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Myth busting: Part time workers have fewer legal rights than full time workers

We are exposing some of the most common employment law myths and explaining the reality behind them

Employment laws generate a lot comment. Hardly a day goes by without the media reporting scare stories about the employment rights of UK employees, which are depicted as being anti competitive, unduly restrictive and in many cases overly generous.

We are exposing some of the most common employment law myths and explaining the reality behind them. We are not pretending that employment law is easy – it isn’t, but generally it should not be difficult to get the basics right.

So far we have tackled the following myths:

  1. In order to dismiss an employee, you must follow a particular procedure and if you do so, you can safely dismiss.
  2. It’s not possible to retire employees anymore.
  3. You can’t make a woman on maternity leave redundant.
  4. Parents have the right to work part time.
  5. Employers must provide exiting staff with a reference.
  6. Employers do not need to do pre-employment immigration checks on British or EU recruits.

If you missed these, click on the links for the answers.

In this article we look at rights for part time workers.

Myth: Part time workers have fewer legal rights than full time workers


Part time workers (those working less than normal full time hours) are, broadly speaking, entitled to the same employment rights as those who work full time. These include the following rights:

  • to bring a claim for unfair dismissal (subject to the normal 2 year qualifying period);
  • to bring a discrimination claim;
  • to take holidays and rest breaks;
  • to receive a written statement of their terms and conditions of employment within 2 months of starting work;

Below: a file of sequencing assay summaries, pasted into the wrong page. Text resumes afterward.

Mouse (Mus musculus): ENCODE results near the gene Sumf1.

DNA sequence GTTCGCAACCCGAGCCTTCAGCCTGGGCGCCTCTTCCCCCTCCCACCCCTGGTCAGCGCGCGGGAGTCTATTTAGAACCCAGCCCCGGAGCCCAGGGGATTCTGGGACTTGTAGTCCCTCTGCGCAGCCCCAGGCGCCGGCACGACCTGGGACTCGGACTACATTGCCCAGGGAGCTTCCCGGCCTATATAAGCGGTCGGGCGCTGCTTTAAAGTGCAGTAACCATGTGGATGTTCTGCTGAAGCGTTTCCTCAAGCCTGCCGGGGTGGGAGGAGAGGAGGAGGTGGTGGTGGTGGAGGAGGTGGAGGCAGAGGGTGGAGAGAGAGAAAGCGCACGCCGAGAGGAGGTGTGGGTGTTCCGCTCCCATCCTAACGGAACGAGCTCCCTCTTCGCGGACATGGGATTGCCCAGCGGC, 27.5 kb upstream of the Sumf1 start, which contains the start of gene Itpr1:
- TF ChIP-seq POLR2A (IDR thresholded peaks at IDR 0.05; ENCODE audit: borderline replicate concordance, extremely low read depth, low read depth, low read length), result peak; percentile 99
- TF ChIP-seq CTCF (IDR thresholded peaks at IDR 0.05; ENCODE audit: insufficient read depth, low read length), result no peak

• to receive the national minimum wage;
  • to benefit from training and development;
  • to be selected for redundancy using the same criteria as used for full time workers.

Some rights, particularly those relating to pay and entitlement to paid holiday, are applied pro-rata. This means that the part time worker should receive the same rate of pay as an equivalent full time colleague, and the same entitlement to holiday, adjusted to reflect the number of hours or days they actually work. For example, if a full time worker working 5 days a week is entitled to 28 days holiday per year, a part time worker working 2 days a week is entitled to 2/5ths of this – 11.2 days holiday per year.

Not all benefits are easily pro-rated (such as health insurance, gym membership or company cars) and you will need to consider how your organisation deals with these. One option is to offer a pro-rated cash equivalent instead of the benefit.

Part time workers are also protected against being treated less favourably than their full time colleagues who are employed under the same type of contract and doing the same (or broadly similar) work to them.

Employers can only treat part-time workers differently if there is a good reason to do so and the onus is on the business to prove this. Part time workers who believe that they have been treated less favourably than their full-time colleagues have the right to ask for a written statement explaining the reason for the difference in treatment.

Workers who are treated less favourably can bring claims in the Employment Tribunal and, if successful can obtain compensation.

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